This study investigates the relationship between behavioral and other modifiable factors and blood lead in children living in a lead-mining community and in a comparison group of children. Children six to 71 months of age were selected from a community that was heavily contaminated with lead- mining waste and from a comparison community. Participants were interviewed, and venous blood was collected for lead analysis. Environmental measurements of soil, dust, and paint were made. Study results indicate that average blood lead levels and environmental measurements were significantly higher in the mining community. Factors that were related to blood lead levels included income, education, home ownership, age of home, playing in grassy areas rather than dirt, putting nonfood items in mouth, bathing and washing practices, number of hours playing outside, taking nonfood items outside, swallowing nonfood items, and putting paint chips in mouth. These factors explained more of the variation in blood lead levels in the control group than in the mining group. Lead intervention strategies that consist only of education designed to modify behavior might be less effective in high- exposure areas such as those where lead-mining and smelting operations occur. Interventions that combine education with remedial activities are more effective in prevention of lead exposure.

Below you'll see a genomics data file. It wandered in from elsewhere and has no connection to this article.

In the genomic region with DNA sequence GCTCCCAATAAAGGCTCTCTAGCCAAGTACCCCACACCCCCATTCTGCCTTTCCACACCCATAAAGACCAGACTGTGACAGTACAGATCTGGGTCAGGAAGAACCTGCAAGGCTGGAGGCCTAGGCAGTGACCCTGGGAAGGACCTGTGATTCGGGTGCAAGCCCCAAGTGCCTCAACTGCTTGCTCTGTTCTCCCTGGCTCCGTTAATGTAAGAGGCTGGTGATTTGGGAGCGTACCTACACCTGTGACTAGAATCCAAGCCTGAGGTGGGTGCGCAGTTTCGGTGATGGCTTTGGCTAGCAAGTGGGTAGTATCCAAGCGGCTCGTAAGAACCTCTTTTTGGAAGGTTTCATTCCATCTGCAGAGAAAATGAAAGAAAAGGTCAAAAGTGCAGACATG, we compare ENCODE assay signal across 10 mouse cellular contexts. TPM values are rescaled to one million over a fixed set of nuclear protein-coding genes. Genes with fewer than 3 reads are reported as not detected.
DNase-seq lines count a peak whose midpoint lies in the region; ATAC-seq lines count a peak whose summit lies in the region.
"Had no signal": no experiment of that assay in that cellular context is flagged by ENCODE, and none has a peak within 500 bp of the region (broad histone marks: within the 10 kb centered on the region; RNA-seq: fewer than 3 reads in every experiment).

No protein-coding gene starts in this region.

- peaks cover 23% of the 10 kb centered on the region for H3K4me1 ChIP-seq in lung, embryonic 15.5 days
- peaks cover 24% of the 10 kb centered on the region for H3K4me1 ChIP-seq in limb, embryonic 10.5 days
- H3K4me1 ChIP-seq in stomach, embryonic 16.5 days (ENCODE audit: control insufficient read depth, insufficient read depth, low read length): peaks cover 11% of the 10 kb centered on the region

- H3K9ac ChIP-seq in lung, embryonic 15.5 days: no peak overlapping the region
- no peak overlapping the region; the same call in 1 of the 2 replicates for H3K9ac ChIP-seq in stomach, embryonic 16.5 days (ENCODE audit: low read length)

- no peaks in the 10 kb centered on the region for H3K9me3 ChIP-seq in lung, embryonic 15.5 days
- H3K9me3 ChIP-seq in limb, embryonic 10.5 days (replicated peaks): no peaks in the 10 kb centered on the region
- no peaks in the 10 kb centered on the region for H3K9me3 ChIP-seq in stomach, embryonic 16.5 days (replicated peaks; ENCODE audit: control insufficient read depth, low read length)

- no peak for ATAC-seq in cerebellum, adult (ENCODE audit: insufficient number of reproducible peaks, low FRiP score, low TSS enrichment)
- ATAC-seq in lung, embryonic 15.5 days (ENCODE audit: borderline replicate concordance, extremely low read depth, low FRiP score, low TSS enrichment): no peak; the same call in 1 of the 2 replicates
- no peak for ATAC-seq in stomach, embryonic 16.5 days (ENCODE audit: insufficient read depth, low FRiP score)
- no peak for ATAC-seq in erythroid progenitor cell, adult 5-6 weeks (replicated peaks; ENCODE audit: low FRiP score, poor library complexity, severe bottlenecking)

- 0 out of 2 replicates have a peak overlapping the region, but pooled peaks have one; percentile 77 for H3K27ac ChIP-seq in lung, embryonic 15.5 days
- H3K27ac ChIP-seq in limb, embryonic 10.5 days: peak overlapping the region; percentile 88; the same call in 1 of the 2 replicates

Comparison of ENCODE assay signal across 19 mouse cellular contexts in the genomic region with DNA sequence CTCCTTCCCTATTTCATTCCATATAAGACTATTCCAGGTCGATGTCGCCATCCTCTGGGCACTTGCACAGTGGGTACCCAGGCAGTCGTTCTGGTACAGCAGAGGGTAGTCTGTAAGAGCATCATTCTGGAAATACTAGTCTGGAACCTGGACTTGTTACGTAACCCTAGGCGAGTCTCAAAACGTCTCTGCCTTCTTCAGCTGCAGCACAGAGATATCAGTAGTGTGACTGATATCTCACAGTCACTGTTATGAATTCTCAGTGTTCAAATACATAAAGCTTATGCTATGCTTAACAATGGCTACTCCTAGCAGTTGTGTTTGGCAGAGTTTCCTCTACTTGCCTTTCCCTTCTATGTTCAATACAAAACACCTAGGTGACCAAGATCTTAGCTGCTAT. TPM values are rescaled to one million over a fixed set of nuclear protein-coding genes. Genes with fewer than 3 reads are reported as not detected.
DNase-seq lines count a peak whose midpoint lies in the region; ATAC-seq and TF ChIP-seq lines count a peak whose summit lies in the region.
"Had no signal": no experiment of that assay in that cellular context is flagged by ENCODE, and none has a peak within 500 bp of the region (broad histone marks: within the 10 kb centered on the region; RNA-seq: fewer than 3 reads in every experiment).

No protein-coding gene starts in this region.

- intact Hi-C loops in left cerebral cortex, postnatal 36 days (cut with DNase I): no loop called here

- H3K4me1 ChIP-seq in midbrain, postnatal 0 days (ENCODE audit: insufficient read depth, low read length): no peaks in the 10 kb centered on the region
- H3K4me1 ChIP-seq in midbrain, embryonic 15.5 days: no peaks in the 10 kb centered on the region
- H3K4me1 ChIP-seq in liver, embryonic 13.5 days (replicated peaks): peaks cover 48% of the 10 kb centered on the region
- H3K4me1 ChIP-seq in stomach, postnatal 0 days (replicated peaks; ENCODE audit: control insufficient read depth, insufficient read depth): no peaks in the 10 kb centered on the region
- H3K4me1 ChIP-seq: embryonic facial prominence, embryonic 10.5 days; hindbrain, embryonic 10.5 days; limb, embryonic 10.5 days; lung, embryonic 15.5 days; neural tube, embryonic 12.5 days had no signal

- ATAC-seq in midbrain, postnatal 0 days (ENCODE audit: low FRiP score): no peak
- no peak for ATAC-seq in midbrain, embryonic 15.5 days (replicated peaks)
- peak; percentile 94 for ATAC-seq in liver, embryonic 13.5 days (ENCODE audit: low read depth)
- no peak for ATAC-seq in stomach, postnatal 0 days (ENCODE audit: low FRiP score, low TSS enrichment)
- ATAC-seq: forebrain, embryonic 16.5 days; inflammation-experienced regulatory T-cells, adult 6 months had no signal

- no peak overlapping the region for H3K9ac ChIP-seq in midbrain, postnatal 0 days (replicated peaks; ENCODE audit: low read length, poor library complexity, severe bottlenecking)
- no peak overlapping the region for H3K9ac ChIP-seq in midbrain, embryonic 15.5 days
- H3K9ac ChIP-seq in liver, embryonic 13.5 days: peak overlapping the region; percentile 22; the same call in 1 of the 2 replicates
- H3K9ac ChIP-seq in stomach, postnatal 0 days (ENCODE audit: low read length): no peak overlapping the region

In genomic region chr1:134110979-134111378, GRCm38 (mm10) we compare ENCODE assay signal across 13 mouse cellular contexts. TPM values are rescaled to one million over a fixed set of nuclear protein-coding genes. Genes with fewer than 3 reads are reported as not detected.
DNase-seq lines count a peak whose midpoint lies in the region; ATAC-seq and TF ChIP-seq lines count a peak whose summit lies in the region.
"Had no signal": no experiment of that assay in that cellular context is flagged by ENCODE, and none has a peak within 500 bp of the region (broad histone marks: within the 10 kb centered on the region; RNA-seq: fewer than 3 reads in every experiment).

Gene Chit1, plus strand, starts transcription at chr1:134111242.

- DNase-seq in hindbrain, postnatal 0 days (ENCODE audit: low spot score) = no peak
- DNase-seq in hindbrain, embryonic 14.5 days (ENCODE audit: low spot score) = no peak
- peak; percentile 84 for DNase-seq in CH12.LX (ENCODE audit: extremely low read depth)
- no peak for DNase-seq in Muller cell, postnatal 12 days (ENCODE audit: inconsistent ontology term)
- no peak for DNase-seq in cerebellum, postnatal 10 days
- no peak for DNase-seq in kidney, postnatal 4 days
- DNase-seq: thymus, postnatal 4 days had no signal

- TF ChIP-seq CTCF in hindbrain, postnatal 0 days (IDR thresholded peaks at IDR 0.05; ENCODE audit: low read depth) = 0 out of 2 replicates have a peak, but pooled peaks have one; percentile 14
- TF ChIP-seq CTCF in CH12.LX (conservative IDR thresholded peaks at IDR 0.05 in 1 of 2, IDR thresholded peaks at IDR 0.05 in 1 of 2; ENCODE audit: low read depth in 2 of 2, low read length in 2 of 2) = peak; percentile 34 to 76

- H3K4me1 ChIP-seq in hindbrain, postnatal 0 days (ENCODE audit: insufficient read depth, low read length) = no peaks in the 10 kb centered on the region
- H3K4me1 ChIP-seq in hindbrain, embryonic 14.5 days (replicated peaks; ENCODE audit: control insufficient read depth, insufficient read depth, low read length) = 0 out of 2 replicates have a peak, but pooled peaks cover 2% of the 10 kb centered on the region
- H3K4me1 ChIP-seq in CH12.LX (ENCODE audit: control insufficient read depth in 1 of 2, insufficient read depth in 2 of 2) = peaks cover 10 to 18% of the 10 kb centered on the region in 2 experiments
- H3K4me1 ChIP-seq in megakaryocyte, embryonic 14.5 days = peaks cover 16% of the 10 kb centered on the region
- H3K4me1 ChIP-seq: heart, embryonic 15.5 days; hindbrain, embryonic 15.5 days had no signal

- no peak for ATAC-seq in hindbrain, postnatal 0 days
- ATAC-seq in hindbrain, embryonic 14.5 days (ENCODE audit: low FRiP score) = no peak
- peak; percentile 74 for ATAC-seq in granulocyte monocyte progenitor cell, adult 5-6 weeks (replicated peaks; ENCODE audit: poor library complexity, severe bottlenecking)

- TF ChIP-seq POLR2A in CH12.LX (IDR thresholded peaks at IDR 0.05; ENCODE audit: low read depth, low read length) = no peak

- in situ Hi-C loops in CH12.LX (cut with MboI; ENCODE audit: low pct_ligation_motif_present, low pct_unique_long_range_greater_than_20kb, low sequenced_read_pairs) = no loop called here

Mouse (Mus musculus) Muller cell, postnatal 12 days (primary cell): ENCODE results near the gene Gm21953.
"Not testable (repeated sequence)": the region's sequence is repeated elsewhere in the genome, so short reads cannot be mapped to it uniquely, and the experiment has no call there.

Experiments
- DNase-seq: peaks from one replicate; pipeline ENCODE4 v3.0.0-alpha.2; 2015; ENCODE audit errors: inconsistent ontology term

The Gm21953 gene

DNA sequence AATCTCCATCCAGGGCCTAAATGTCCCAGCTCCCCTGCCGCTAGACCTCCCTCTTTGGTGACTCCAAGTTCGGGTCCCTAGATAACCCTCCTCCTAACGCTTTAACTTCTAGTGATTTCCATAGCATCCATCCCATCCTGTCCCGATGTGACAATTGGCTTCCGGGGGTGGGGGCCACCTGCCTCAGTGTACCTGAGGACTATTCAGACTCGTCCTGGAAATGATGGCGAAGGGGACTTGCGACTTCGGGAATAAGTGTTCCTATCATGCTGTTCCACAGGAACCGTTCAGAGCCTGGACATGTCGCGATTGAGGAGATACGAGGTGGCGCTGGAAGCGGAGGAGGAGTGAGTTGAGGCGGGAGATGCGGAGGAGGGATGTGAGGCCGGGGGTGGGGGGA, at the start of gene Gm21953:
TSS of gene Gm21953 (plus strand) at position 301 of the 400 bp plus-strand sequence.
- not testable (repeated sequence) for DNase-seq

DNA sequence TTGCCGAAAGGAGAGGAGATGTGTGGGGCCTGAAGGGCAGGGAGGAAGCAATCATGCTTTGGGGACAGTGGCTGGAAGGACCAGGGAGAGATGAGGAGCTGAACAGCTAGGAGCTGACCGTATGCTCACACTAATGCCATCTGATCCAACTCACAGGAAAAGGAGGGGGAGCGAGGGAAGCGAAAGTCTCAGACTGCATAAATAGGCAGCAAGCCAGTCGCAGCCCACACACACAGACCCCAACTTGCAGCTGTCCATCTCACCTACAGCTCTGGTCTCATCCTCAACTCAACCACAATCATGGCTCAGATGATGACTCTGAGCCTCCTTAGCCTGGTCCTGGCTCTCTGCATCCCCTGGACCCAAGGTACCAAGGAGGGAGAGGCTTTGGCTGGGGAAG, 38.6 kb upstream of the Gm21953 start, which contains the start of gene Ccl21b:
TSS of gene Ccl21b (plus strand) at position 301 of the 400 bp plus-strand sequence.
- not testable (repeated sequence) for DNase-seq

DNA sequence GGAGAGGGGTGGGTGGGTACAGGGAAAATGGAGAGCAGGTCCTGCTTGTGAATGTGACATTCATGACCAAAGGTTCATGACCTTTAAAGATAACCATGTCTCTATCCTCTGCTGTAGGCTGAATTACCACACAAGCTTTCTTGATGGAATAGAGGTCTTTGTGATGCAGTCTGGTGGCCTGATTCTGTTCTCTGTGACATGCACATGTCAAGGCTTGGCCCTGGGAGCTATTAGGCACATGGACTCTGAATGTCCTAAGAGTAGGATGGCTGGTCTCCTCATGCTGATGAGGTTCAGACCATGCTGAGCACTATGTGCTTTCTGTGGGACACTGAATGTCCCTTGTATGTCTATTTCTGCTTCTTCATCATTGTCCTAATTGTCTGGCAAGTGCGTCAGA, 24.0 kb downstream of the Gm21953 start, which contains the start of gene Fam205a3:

|Number of pages||7|
|Journal||Journal of Environmental Health|
|State||Published - 1 Jan 1998|